Throughout his papacy, Pope Francis has focused on family life, addressing contentious issues like immigration, same-sex marriage and war in terms of how they impact parents' abilities to raise children in a loving home. "The Joy of Love" builds on these prior efforts, urging church leaders not to get so caught up in doctrinal debates that they forget their core mission: serving people.
“In such difficult situations of need, the church must be particularly concerned to offer understanding, comfort and acceptance, rather than imposing straightaway a set of rules that only lead people to feel judged and abandoned," Pope Francis writes.
Situations of need come in many forms, according to the pope. He encourages church leaders to reach out with kindness to the LGBT community, unmarried adults who cohabitate, single parents and others.
"We would like before all else to reaffirm that every person, regardless of sexual orientation, ought to be respected in his or her dignity and treated with consideration," the pope writes.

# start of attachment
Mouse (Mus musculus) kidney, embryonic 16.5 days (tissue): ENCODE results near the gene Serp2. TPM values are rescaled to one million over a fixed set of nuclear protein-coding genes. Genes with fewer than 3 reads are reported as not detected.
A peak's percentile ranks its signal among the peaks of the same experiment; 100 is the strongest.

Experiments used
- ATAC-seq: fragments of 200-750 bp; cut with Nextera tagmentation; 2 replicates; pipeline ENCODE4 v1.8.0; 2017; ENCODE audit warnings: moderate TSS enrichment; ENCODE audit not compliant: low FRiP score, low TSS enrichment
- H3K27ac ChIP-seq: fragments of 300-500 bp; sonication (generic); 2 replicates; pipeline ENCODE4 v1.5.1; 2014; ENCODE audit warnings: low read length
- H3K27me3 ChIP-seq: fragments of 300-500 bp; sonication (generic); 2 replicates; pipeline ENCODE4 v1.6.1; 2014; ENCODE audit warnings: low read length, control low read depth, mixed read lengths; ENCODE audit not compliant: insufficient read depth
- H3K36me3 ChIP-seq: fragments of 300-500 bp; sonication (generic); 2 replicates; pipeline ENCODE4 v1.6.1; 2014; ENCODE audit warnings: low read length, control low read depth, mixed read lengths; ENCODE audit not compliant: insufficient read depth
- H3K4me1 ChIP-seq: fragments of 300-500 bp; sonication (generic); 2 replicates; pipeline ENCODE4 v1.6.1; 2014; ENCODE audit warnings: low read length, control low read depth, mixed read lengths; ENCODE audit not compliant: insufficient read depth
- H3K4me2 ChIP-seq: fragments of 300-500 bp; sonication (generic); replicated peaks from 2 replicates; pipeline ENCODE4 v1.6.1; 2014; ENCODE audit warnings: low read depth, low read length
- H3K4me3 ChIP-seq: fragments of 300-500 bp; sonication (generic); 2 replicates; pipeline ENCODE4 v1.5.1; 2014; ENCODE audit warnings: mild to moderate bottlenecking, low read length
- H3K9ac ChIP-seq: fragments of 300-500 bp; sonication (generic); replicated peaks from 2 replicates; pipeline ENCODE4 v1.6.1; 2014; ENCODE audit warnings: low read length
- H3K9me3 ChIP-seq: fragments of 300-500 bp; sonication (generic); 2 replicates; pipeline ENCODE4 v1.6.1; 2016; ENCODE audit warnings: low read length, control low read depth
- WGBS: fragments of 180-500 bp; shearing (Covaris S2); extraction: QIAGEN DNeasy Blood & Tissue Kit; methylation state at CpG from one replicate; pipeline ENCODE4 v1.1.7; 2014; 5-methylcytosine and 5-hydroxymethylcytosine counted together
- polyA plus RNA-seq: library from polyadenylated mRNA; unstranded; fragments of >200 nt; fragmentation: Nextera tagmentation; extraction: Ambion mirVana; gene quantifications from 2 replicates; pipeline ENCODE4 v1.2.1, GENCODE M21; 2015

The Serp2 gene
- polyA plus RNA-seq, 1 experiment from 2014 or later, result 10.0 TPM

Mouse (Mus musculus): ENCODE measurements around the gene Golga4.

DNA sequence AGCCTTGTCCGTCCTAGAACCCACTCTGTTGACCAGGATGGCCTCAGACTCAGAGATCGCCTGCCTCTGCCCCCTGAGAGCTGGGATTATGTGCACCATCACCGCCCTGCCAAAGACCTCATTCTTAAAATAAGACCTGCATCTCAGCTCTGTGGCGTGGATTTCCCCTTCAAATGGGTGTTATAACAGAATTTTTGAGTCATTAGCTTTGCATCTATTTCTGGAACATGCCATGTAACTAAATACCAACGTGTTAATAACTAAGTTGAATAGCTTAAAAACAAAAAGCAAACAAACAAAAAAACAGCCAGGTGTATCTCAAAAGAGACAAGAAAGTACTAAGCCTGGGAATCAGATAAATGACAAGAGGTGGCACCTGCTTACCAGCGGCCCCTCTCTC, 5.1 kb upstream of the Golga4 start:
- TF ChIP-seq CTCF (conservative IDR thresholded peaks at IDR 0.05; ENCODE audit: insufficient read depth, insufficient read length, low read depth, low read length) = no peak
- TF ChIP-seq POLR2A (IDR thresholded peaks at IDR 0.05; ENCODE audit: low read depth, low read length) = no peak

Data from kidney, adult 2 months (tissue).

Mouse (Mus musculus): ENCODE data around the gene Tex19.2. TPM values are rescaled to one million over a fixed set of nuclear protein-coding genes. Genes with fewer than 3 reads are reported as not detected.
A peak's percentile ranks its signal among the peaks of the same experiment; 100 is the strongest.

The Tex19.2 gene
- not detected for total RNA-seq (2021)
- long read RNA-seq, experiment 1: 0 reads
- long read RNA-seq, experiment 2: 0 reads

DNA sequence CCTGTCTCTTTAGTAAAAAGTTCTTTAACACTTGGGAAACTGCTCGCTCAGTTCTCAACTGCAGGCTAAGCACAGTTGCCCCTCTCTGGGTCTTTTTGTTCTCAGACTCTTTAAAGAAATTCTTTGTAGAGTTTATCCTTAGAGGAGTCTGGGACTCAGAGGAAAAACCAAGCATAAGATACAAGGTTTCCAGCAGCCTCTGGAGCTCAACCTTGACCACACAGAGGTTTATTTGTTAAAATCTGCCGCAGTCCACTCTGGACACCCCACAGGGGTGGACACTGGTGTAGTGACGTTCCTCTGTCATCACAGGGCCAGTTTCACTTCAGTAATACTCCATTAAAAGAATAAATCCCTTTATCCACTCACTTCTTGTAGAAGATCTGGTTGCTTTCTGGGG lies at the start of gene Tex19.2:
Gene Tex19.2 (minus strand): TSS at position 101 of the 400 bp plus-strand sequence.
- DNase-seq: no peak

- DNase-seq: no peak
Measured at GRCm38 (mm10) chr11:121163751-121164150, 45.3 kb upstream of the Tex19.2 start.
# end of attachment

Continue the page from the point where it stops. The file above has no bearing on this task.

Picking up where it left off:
His letter also addressed forced migration and its effects on families.
"Forced migration of families, resulting from situations of war, persecution, poverty and injustice … traumatizes people and destabilizes families," he writes.
It's unsurprising that the pope reflected on immigration and poverty, because, as a church leader in Argentina, he witnessed families unable to build a better life for themselves, said Father Thomas Reese, a senior analyst for National Catholic Reporter who, like Pope Francis, is an ordained Jesuit priest.
"This pope is from the global south. It been clear from the very beginning that the poor and marginalized are people he's very concerned about," he said.
The new letter puts into words what Pope Francis has already put into action. He prayed for illegal immigrants during a February trip to Mexico and encouraged Catholics to treat refugees with compassion in his Easter message. Next week, he will visit the island of Lesbos in Greece to raise awareness of the ongoing migrant crisis affecting families in the Middle East and Europe.